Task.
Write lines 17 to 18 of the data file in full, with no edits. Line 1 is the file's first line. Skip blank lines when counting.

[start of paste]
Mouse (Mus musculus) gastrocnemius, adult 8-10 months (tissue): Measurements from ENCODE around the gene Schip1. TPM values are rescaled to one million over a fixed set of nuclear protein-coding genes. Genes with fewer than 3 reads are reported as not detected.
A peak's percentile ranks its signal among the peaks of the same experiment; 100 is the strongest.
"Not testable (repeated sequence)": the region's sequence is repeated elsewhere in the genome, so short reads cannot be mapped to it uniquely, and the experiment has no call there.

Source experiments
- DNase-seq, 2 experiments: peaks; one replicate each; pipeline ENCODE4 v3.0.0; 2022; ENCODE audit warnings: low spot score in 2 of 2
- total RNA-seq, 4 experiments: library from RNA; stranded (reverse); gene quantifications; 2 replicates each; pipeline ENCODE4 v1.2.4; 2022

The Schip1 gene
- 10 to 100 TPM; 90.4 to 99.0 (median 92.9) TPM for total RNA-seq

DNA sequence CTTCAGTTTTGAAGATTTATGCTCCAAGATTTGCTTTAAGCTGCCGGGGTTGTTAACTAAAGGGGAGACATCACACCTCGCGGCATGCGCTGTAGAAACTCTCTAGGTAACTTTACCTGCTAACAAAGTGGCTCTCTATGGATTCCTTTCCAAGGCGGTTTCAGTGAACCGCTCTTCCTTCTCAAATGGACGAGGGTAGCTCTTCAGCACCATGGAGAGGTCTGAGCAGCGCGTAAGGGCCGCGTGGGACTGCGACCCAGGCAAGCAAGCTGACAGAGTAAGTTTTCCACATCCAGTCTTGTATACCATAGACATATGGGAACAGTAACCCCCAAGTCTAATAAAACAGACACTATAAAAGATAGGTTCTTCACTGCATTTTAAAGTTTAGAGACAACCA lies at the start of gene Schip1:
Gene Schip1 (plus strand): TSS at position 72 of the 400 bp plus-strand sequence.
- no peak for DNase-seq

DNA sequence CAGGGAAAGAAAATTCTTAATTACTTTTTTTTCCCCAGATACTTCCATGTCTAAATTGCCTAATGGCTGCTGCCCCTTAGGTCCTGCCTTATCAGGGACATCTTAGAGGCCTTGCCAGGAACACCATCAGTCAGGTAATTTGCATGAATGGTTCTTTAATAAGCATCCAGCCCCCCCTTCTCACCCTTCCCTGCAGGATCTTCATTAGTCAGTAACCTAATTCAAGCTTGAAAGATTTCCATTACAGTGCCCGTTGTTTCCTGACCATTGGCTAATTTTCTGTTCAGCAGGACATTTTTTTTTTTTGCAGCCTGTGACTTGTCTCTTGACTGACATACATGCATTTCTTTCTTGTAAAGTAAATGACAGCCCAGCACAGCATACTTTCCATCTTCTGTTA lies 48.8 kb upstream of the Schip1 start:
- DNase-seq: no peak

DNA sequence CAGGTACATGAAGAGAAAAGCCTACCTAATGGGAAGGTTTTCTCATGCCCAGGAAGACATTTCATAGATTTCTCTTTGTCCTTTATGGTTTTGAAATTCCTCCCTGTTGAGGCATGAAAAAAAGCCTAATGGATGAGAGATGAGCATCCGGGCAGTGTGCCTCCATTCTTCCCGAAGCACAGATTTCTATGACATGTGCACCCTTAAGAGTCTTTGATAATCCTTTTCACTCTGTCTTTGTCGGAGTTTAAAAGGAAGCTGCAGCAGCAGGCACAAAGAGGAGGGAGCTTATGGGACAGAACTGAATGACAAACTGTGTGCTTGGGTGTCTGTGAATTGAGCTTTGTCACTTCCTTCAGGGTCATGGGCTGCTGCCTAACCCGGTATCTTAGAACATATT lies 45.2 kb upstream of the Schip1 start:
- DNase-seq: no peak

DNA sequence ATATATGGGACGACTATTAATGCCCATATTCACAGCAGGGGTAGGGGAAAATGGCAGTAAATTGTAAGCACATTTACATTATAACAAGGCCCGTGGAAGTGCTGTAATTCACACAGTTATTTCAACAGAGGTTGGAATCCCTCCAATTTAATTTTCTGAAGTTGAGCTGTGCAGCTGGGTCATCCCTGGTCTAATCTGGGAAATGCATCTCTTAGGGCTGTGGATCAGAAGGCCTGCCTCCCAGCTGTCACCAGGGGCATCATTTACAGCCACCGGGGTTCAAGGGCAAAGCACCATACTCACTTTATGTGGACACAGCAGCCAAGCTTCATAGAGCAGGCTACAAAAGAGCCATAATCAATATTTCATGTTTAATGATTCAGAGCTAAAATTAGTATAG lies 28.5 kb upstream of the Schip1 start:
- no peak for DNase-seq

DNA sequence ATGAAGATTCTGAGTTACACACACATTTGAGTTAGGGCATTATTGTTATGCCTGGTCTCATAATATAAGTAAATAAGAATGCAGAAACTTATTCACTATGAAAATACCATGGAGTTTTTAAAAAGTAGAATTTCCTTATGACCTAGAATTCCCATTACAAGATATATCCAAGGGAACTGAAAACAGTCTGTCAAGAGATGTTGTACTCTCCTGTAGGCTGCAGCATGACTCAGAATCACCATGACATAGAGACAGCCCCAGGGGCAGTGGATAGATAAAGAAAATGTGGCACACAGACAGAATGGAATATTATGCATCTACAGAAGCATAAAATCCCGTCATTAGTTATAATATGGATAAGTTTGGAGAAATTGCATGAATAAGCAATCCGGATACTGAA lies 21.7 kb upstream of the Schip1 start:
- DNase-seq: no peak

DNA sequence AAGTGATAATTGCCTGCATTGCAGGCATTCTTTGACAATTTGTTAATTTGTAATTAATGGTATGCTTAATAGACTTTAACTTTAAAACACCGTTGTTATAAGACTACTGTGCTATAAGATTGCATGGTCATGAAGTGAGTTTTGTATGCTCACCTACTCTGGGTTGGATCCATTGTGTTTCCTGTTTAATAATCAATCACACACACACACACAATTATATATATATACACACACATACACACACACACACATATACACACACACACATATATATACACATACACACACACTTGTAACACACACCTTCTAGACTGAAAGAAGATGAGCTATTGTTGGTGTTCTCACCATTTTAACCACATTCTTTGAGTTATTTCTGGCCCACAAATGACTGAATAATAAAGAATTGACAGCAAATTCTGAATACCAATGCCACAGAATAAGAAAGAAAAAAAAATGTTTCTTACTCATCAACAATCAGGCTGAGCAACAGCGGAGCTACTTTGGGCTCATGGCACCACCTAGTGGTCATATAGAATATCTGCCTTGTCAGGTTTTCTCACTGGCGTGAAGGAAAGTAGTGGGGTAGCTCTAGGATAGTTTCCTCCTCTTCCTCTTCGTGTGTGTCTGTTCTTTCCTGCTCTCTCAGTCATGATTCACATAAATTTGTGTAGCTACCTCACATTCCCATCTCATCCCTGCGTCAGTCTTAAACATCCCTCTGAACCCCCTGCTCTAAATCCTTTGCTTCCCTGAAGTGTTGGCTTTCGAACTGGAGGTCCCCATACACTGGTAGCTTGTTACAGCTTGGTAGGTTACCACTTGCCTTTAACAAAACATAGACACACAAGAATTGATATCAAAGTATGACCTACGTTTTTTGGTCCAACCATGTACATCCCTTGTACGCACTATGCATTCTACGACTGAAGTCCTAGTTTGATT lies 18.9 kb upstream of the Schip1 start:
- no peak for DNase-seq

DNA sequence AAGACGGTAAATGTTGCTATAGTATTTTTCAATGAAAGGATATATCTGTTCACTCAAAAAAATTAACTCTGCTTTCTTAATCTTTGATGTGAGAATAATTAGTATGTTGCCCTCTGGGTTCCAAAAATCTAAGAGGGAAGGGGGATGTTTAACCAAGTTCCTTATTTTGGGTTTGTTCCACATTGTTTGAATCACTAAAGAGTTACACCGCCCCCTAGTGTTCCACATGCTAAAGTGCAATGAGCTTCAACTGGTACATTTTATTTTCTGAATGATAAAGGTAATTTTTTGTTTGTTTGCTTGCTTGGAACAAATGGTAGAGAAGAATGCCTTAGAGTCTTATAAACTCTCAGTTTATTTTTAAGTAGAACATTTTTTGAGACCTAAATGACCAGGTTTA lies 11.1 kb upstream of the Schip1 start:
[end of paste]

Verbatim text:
- no peak for DNase-seq

DNA sequence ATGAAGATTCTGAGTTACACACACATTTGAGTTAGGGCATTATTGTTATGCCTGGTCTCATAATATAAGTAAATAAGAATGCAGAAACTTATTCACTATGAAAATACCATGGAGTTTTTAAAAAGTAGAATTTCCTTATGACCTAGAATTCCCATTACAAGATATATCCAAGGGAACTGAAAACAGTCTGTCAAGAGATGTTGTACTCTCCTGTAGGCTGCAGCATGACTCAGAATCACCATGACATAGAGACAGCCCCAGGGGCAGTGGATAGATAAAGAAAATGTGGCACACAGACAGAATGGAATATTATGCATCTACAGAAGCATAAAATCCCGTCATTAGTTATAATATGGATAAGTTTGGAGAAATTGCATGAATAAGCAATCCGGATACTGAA lies 21.7 kb upstream of the Schip1 start: